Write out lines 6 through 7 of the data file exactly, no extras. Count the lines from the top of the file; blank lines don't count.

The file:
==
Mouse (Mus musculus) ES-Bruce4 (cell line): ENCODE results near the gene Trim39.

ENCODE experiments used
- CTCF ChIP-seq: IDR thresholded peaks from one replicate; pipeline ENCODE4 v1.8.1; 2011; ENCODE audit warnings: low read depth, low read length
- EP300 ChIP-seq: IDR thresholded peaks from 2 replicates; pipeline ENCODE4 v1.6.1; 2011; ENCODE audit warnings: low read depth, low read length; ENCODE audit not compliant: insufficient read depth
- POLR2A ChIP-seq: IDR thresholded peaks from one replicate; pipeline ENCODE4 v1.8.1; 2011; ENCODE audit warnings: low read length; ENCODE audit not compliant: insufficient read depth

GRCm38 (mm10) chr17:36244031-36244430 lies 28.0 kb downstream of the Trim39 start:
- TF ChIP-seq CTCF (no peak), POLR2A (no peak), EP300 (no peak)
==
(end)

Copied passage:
GRCm38 (mm10) chr17:36244031-36244430 lies 28.0 kb downstream of the Trim39 start:
- TF ChIP-seq CTCF (no peak), POLR2A (no peak), EP300 (no peak)